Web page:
The Proceeds of Crime Act 2002—POCA—appointed person reports covering England and Wales for the period 2017-18 to 2020-21 are today being laid before Parliament.
The appointed person is independent of Government and scrutinises the circumstances and manner in which the search and seizure powers conferred by the Act are exercised in instances where prior approval is not gained from a justice of the peace and either no seizures are made or any cash or property seized is not detained for more than 48 hours.
I am pleased that we are now able to publish Mr McCourt’s reports covering the period from 2017-18 to 2020-21.
The House will note that there has been a delay in publishing the appointed person reports since the 2016-17 report, when the previous office holder’s tenure ended. Greg McCourt was subsequently appointed to the role for each of the three jurisdictions—England and Wales, Scotland and Northern Ireland—with effect from 1 August 2019. Despite the pressures and challenges of covid, since his appointment he has been working across the jurisdictions and with POCA stakeholders to receive and assess reports on the use of the relevant powers of search and seizure.
Importantly, Mr McCourt is satisfied with the operation of the powers in the period. There is nothing to suggest that the procedures are not being followed in accordance with the Act. While the figures for 2019-20 and 2020-21 show a small increase in the number of reported cases, that reflects more regular use of the powers in a broader range of live police operations, supporting the recovery of the proceeds of crime whenever they are encountered.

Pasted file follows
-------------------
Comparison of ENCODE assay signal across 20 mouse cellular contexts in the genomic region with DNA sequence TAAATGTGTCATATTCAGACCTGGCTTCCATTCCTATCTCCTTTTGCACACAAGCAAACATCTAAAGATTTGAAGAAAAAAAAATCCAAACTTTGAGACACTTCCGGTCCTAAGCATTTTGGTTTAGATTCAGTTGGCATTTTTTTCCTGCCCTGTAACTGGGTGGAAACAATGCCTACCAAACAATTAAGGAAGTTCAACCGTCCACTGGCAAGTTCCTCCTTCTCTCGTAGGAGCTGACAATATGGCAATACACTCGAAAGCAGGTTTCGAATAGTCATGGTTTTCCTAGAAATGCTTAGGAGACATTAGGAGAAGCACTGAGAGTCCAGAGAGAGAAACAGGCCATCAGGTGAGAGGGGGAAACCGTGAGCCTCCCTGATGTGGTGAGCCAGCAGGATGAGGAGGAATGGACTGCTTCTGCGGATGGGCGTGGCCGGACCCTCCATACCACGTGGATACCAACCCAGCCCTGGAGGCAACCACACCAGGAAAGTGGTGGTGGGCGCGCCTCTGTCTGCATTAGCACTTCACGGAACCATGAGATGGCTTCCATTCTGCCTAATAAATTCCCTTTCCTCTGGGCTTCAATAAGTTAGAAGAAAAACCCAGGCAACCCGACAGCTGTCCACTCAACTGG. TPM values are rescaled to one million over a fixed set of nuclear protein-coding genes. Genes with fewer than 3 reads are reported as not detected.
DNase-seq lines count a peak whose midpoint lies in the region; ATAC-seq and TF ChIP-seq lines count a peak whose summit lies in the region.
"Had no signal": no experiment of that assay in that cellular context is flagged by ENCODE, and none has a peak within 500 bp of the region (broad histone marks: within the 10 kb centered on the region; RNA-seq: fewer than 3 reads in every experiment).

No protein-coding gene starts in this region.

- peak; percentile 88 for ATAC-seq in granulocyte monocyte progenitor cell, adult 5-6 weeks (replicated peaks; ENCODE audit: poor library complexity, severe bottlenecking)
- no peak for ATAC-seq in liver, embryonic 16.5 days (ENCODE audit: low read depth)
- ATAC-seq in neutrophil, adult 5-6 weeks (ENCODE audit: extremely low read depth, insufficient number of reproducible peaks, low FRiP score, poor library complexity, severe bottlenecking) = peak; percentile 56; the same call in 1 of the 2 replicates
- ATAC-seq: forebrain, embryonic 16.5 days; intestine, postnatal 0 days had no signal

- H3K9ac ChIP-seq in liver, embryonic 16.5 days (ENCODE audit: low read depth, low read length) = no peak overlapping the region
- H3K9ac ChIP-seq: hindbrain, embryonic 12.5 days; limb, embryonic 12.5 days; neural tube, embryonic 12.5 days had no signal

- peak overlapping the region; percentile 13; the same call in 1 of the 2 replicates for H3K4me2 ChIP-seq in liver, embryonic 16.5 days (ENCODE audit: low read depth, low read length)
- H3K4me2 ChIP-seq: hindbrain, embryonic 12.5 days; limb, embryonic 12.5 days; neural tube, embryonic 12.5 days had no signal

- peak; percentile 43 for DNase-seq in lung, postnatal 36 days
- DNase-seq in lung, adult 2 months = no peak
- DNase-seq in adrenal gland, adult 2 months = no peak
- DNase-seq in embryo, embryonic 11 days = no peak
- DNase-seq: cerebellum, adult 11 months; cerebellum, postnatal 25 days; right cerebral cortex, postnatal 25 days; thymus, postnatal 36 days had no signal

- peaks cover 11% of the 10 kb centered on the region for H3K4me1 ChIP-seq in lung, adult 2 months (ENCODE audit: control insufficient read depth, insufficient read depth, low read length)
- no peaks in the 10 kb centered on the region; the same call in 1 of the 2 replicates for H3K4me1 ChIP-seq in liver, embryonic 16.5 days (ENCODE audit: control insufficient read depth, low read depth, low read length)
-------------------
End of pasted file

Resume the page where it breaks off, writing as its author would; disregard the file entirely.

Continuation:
Mr McCourt has made two recommendations: first, that a template should be developed to standardise the information that law enforcement officers provide; and secondly, that law enforcement agencies be regularly reminded of their reporting requirements under the Act. I support Mr McCourt’s recommendations and my officials will work with him and our stakeholders to implement both.
These powers are a valuable tool in the fight against crime. As the reports show, these powers have been used appropriately to combat crime. We will continue to monitor closely the way the powers have been used. Copies of the reports will be available in the Vote Office.